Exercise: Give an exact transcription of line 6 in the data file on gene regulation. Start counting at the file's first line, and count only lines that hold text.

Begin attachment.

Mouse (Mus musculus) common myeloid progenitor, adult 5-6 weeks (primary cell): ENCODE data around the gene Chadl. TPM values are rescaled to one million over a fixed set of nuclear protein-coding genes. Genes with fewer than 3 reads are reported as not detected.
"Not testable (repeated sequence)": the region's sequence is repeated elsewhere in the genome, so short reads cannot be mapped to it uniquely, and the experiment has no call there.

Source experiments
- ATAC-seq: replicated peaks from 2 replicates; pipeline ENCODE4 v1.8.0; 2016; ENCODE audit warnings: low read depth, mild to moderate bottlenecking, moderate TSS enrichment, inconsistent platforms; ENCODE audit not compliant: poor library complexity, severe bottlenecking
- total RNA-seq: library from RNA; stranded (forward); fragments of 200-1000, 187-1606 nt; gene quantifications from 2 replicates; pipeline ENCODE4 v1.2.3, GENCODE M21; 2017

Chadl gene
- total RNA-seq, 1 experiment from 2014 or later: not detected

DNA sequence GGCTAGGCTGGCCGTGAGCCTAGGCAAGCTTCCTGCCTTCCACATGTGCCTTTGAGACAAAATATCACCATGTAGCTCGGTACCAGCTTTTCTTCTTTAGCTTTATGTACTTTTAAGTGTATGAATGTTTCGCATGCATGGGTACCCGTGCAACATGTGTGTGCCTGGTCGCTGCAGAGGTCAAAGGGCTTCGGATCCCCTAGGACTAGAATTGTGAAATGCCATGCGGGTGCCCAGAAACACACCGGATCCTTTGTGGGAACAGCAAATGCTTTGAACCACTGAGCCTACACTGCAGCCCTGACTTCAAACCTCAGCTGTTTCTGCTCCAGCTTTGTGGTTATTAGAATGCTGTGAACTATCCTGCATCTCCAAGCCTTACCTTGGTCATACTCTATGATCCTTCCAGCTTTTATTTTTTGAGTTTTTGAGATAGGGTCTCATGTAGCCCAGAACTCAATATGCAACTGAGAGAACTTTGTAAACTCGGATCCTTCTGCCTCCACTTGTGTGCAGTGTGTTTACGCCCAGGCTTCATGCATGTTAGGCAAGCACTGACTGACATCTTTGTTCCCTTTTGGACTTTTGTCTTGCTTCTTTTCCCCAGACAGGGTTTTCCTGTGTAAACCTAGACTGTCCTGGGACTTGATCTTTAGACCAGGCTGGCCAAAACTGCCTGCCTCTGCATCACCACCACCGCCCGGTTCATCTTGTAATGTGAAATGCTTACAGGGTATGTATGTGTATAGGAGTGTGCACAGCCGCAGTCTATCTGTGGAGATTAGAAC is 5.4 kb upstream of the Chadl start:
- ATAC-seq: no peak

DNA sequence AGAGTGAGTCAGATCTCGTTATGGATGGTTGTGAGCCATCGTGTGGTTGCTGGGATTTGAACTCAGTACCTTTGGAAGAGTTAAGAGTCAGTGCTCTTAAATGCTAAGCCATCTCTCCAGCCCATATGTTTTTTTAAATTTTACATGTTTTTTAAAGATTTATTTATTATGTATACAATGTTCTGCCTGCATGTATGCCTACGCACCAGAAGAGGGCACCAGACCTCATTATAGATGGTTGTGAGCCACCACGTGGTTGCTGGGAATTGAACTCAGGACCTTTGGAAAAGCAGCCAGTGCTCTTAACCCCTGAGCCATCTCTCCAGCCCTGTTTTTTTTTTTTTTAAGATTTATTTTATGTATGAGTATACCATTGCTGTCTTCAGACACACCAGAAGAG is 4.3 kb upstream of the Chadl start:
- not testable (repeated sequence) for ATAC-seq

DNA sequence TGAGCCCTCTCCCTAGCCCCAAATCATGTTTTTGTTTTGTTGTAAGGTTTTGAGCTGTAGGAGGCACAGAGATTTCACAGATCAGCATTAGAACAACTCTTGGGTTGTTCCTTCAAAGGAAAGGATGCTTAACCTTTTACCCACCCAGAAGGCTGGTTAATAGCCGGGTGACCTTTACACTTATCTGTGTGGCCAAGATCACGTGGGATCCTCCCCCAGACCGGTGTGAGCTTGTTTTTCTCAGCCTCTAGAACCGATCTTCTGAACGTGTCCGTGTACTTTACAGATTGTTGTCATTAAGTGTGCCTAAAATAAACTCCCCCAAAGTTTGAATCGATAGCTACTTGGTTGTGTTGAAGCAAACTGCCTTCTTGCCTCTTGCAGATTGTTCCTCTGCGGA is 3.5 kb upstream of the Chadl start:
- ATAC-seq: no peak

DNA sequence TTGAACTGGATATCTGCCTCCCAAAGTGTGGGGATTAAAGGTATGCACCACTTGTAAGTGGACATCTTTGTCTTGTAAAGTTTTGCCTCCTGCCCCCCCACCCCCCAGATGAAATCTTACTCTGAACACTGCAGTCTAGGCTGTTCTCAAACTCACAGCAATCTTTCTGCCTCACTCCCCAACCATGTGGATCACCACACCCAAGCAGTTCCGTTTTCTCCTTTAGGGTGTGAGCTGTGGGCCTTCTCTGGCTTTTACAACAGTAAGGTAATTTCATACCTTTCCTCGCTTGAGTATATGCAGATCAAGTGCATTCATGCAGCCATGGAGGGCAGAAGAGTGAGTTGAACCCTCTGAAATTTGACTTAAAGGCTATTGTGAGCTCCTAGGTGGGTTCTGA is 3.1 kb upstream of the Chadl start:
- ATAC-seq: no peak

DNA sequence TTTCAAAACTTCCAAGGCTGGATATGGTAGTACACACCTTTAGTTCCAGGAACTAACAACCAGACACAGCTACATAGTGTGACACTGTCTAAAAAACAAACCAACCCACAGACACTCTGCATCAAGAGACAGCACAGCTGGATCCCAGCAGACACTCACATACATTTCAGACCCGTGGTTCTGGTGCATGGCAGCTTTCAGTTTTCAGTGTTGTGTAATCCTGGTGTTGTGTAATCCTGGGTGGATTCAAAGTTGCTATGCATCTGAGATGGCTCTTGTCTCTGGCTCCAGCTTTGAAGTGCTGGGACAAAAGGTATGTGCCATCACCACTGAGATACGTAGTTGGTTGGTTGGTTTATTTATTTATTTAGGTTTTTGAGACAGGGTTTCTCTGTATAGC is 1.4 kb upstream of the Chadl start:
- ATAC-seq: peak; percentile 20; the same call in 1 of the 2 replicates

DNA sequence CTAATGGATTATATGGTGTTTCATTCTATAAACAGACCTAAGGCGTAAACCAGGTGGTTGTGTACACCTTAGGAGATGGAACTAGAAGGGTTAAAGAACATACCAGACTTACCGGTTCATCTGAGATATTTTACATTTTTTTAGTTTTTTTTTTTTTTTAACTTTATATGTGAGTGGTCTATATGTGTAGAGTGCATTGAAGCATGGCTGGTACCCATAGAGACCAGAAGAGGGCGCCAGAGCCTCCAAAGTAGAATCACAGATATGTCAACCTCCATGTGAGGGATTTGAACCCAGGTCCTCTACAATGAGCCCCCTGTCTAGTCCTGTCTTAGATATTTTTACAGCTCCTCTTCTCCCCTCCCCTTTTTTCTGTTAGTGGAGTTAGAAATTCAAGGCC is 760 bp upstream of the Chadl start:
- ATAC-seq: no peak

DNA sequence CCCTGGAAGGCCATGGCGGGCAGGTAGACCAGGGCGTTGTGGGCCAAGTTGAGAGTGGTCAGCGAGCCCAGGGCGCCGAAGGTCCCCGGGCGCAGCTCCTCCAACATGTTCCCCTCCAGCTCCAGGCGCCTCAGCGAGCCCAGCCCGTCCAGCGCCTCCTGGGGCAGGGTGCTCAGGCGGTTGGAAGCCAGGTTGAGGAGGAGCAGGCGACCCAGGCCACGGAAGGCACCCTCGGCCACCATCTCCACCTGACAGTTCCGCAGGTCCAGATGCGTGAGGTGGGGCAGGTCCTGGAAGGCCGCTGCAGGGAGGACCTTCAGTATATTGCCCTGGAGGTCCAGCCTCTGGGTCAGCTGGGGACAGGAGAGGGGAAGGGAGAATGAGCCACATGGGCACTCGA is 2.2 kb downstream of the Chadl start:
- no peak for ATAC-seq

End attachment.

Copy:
Chadl gene